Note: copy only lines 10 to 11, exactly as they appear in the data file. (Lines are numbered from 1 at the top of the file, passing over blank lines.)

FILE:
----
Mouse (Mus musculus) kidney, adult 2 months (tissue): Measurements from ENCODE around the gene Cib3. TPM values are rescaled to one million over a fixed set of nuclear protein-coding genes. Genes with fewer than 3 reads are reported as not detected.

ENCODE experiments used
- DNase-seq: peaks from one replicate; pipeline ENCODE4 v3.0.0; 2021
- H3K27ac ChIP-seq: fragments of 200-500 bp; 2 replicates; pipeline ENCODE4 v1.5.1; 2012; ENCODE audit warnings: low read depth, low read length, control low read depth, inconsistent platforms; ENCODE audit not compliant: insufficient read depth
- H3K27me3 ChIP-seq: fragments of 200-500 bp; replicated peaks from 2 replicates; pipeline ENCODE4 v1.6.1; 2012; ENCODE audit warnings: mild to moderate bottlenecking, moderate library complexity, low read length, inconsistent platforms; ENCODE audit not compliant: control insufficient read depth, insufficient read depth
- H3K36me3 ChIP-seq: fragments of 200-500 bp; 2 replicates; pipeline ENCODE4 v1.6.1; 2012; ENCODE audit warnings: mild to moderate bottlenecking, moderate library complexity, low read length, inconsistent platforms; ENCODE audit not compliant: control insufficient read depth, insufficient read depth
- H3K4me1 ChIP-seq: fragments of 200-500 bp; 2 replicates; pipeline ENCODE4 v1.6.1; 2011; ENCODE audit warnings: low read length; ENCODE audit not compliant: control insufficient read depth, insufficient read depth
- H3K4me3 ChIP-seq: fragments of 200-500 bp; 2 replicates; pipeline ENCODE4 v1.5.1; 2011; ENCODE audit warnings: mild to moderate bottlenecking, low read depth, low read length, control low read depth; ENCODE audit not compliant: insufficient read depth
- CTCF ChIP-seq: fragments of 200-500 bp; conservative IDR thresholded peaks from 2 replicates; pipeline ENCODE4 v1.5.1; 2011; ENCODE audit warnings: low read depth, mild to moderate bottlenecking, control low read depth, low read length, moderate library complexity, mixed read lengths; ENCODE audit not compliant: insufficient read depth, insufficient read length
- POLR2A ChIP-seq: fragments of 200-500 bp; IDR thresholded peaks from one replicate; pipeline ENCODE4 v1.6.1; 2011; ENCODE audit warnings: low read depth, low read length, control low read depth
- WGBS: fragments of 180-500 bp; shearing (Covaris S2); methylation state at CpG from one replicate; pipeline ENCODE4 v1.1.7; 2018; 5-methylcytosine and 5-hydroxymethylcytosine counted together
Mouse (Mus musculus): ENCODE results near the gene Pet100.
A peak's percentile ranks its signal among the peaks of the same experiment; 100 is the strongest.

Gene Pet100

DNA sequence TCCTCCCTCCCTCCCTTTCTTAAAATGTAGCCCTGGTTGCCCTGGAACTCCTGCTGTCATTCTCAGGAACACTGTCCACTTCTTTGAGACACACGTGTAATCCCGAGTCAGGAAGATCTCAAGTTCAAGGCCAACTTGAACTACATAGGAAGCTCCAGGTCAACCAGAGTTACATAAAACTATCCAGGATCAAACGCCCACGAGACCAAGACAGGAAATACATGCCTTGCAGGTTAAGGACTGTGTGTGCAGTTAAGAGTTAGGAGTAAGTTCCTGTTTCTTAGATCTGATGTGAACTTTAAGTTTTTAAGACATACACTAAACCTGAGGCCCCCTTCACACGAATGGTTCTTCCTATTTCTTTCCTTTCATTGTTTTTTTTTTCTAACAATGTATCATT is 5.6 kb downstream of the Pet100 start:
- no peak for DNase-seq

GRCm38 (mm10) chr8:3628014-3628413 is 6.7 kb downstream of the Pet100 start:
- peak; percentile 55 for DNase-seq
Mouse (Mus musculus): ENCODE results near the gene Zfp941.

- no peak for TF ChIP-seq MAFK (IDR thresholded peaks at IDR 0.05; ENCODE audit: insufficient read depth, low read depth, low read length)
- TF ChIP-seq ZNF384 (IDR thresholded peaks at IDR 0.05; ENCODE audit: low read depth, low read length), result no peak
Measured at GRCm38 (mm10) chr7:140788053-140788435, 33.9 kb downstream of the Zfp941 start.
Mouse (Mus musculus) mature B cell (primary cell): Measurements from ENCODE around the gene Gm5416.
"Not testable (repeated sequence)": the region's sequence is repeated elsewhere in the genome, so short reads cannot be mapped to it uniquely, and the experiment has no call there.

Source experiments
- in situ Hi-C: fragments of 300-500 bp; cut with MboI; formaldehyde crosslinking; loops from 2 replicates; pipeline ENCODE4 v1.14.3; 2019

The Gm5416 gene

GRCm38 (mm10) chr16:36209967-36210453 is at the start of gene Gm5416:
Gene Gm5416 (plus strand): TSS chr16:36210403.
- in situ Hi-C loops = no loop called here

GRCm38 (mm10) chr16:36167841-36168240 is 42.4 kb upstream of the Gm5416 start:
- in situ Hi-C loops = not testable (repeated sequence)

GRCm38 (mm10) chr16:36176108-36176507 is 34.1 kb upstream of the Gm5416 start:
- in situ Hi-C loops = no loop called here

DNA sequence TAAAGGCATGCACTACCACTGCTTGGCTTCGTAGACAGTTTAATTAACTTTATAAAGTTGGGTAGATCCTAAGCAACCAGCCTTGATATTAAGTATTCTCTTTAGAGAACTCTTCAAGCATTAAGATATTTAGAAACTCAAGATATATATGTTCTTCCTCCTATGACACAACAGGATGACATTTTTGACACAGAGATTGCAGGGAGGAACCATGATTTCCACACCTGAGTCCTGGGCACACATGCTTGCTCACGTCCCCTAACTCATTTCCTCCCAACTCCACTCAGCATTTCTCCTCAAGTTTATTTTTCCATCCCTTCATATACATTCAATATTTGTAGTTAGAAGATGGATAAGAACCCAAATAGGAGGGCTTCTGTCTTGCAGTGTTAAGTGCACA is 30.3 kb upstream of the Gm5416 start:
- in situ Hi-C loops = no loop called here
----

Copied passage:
- POLR2A ChIP-seq: fragments of 200-500 bp; IDR thresholded peaks from one replicate; pipeline ENCODE4 v1.6.1; 2011; ENCODE audit warnings: low read depth, low read length, control low read depth
- WGBS: fragments of 180-500 bp; shearing (Covaris S2); methylation state at CpG from one replicate; pipeline ENCODE4 v1.1.7; 2018; 5-methylcytosine and 5-hydroxymethylcytosine counted together